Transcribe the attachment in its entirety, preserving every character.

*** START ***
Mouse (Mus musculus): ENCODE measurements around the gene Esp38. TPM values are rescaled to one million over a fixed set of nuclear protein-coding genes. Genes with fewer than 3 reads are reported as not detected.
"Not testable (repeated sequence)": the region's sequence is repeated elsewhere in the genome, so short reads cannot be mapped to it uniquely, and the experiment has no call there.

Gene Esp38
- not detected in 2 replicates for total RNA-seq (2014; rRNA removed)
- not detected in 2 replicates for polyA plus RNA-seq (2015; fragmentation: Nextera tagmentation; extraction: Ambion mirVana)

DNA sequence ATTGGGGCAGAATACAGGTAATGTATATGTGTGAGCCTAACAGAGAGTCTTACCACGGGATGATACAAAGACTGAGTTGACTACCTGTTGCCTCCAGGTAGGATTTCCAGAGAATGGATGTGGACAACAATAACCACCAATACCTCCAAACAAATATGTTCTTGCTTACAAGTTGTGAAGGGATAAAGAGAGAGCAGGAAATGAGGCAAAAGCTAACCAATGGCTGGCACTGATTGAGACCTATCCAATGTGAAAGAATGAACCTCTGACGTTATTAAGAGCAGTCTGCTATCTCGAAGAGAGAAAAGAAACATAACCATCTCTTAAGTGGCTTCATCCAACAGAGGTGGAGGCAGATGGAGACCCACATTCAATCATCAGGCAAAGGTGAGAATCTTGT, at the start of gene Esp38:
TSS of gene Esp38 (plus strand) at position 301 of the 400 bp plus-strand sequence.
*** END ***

Mouse (Mus musculus): ENCODE measurements around the gene Esp38. TPM values are rescaled to one million over a fixed set of nuclear protein-coding genes. Genes with fewer than 3 reads are reported as not detected.
"Not testable (repeated sequence)": the region's sequence is repeated elsewhere in the genome, so short reads cannot be mapped to it uniquely, and the experiment has no call there.

Gene Esp38
- not detected in 2 replicates for total RNA-seq (2014; rRNA removed)
- not detected in 2 replicates for polyA plus RNA-seq (2015; fragmentation: Nextera tagmentation; extraction: Ambion mirVana)

DNA sequence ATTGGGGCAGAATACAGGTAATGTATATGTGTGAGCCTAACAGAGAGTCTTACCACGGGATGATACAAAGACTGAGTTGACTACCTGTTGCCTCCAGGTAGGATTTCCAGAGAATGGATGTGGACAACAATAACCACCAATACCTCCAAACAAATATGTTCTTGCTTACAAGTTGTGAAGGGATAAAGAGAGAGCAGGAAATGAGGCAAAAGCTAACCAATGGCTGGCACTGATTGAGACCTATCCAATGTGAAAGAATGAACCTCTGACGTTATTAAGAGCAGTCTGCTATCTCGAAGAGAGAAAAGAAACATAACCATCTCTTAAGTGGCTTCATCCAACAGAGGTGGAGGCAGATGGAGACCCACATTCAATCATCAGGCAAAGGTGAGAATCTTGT, at the start of gene Esp38:
TSS of gene Esp38 (plus strand) at position 301 of the 400 bp plus-strand sequence.